There's the occasional exception to the size-matters rule. I recently read in The' Week magazine that Latin singer Enrique Iglesias, the boyfriend of tennis hottie Anna Kournikova, is considering endorsing a line of extra-small condoms for men as slightly hung as he says he is. "I can never find extra-small condoms, and I know from experience that it's really embarrassing," he said. Embarrassing to not find them or embarrassing to have to ask for them?
Lord knows I daren't do more than hint at the possibility that athlete/novelist/movie-star-handsome manly man John Irving is minimally hung, since he was a nationally-ranked collegiate wrestler not that long ago and could kick my skinny ass. But his spectacular novel Until I Find You is a presumptively drawn-from-life, personal, 800-page evocation of the adventures of a small-dicked boy-man who eventually has inventive sex with every woman who comes within a block of him.
Fact is, the average erect penis is only five and a half inches long, and even that number is suspect, since men with larger schlongs are more likely to participate in measurement studies than are Thumbelinas. ("Do you know why women can't estimate measurements?" my brother Leland once said, in the only dirty joke that holder of a Harvard Divinity School degree has ever told me. "Because all their lives, they've been told this is ten inches," he said, holding a thumb and forefinger five inches apart.)
I've never been a locker-room pecker, never given much thought to the natural endowment of other men, but it certainly seems to be a matter of fascination to many guys. Okay, I'm an Internet pecker: There's a Web site that offers three thousand close-up photos of penises of every size, shape, acute angle, and race. The angular dangle is called Peyronie's disease, a term we learned when Monica Lewinsky announced that the First Dick had a distinctive shape. But what is particularly interesting about the site is the number of pictures of men with the tiniest peepees you can imagine. I'm talking an inch . . . half an inch ... an inch erect, even. It's reassuring to many of us to see that others have the same or even less to work with than we do.
Talk to women who are willing to be honest about what works for them, and you'll find that if anything, circumference is more pleasurable than length. Having one's cervix slammed isn't particularly desirable, apparently. What matters infinitely more than length, girth, or circumference is, in fact, distance. The long-distance runners are definitely not lonely when if comes to sex.
Watch a good porn-film performer bring to multiple orgasms a woman he's just met that morning and whose name he doesn't remember, and you know that size is not what impresses. And not just for women. As far as porn producers are concerned, the real moneymakers are actors who not only can produce serial ejaculations but also can come on command. I had a guy with a five-inch erection, one porn-film producer recently posted on an Internet sex-film bulletin board, and I used him constantly, if only as a stand-in for the money shot. He saved me thousands of dollars a day of shooting.} could do two films in the time it normally took to do one. If you can come over and over and do it exactly when I say so, your porn career is assured.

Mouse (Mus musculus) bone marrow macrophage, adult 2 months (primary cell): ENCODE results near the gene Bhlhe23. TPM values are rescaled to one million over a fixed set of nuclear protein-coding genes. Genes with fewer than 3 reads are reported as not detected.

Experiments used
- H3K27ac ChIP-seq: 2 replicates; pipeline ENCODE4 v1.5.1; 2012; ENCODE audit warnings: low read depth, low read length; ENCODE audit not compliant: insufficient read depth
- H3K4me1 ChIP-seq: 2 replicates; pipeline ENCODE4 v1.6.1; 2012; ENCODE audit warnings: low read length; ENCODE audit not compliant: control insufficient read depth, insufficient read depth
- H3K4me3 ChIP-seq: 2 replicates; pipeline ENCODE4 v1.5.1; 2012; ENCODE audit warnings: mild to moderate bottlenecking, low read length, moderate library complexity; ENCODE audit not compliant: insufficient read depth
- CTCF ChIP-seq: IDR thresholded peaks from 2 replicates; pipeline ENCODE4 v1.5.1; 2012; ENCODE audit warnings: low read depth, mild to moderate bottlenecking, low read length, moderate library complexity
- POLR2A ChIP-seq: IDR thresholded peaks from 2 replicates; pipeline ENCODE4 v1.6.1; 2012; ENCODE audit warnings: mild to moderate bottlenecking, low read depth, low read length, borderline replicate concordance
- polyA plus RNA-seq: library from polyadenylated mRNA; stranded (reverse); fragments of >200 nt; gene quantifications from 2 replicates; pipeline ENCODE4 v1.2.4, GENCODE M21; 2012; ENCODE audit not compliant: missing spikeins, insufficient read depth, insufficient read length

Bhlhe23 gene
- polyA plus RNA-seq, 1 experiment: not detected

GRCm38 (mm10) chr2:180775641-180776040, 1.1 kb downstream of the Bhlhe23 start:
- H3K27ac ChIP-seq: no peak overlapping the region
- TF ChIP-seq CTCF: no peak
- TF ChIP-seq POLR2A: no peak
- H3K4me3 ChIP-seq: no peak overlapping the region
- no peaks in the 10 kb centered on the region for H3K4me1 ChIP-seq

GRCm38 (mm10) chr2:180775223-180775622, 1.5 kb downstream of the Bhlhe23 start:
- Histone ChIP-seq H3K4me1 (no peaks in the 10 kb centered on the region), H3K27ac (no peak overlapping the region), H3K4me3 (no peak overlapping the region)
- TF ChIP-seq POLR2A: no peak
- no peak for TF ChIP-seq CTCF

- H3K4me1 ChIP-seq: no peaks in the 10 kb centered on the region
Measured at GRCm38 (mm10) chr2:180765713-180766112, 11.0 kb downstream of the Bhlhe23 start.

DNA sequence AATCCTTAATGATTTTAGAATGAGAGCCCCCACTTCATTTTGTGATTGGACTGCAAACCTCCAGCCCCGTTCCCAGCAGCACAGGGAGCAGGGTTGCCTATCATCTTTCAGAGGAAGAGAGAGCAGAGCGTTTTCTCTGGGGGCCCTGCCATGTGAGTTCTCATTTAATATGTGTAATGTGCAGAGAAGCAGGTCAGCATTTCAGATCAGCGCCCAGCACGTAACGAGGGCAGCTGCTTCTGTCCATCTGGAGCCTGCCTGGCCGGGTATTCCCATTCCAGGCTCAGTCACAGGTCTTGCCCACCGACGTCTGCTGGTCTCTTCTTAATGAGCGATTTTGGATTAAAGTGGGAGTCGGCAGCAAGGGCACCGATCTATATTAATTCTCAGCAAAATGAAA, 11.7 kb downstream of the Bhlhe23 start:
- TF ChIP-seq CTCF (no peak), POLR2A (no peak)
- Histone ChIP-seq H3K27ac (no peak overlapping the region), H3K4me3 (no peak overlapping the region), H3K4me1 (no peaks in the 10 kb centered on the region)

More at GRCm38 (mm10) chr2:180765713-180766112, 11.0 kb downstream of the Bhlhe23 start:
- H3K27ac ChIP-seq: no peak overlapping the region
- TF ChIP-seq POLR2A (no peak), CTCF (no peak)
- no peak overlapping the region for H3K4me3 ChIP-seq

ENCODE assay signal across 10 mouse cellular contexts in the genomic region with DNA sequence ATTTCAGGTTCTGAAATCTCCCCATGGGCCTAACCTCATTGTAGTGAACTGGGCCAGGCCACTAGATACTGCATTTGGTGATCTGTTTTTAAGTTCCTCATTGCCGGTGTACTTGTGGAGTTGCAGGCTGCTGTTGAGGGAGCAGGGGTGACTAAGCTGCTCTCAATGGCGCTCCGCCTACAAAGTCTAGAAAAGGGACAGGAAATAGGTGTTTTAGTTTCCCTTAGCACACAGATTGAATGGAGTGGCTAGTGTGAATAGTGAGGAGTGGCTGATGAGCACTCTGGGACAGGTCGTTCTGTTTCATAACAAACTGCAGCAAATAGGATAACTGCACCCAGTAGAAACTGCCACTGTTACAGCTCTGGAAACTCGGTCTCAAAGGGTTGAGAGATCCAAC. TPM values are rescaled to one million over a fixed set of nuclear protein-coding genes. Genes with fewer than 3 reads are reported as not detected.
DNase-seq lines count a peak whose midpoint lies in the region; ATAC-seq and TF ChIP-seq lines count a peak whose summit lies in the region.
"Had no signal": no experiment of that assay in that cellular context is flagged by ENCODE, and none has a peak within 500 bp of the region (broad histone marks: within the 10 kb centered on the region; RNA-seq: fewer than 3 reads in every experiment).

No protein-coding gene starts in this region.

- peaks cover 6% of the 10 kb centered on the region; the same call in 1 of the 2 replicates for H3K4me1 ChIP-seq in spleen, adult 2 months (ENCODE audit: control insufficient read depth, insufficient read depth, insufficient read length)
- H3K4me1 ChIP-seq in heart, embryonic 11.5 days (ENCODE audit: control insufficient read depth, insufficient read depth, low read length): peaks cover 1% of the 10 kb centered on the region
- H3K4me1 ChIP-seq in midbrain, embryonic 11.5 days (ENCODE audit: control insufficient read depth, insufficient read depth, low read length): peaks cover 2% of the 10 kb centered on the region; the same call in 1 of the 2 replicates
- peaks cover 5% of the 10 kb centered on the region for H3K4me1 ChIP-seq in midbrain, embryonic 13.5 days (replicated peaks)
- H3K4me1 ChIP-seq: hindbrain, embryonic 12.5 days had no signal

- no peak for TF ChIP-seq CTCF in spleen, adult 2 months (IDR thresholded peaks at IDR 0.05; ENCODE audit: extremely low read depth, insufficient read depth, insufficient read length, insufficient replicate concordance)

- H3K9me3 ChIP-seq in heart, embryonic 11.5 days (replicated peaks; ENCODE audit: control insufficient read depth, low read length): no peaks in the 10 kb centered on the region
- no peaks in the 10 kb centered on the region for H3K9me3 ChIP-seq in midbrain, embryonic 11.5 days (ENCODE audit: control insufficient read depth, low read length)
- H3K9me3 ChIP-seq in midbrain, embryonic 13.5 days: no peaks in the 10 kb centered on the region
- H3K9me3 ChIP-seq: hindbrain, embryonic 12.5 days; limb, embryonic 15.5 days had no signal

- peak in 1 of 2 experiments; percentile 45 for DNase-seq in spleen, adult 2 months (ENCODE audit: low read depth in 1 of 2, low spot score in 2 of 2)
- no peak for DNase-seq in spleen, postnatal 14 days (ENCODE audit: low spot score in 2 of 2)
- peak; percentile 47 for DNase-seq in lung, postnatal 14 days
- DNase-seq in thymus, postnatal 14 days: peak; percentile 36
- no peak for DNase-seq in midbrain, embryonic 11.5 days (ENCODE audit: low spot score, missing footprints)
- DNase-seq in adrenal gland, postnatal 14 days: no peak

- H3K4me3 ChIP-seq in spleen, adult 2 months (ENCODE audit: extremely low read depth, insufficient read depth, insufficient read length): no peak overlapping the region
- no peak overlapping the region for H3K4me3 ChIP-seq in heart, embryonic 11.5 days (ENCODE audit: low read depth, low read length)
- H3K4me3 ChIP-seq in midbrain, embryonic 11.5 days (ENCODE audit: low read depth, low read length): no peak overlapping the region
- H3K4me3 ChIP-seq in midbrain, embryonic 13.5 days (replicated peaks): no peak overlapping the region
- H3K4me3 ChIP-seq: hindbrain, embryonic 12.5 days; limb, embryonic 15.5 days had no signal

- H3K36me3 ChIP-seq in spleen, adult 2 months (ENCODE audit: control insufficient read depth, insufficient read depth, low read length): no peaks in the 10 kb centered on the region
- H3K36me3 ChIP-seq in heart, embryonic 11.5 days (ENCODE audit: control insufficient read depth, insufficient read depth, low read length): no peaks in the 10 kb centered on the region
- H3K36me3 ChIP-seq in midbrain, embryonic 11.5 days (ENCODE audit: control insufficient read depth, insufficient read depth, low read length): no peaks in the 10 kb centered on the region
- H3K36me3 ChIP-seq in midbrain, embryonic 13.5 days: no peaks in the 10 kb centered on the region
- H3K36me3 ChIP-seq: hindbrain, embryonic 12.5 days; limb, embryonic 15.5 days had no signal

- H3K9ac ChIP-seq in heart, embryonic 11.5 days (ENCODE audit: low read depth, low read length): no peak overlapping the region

My porn career never even got started, but if it had, perhaps I'd have resorted to the marketers of various mechanical devices intended to increase penis size. They often refer to the penis as a muscle that needs to be exercised in order to get bigger and stronger. If that were true, men who masturbated constantly would be the best-hung of all. The penis, of course, is no more a muscle than is the brain. The heart is a muscle. Pecs and abs are muscles. The penis is a simple machine, a tubular sponge that uses hydraulic fluid-blood-to enable its work. The only muscles involved are those in the lower back that do the manly thrusting.
Still, lots of men want to lengthen their penises, and marketers have come up with an array of ways to give the appearance of doing so, though in fact you can no more increase penis size than you can build brainpower or improve your eyesight. There are pumps, there are regimens that involve walking around with weights hung from the member-presumably involving front-pleated, wide-legged pants-and there are manipulations you can do that involve jerking your poor Johnson in and out and from side to side hard enough to "break down the internal cellular structure so that it regrows larger and longer."
Wow. Thank goodness that's something I no longer have to consider as an option.
Of course, there are lots of more pleasant things I can no longer consider as options either. Yes, such as intercourse. But into its third decade, our marriage has-like Susan's gym friend's-been a long one. We've moved far beyond the time when the conjunction of soft and hard flesh, friction in the dark, and exchanging bodily fluids often seemed to be the point of it all. Besides, there are other ways to make love. And look on the good side: Now nobody has to sleep on the wet spot.
So for me, ultimately, the pee in penis has become the organ's sole meaning. My little dork has become an exceedingly simple tool, no longer a machine, through which I urinate. Works for me.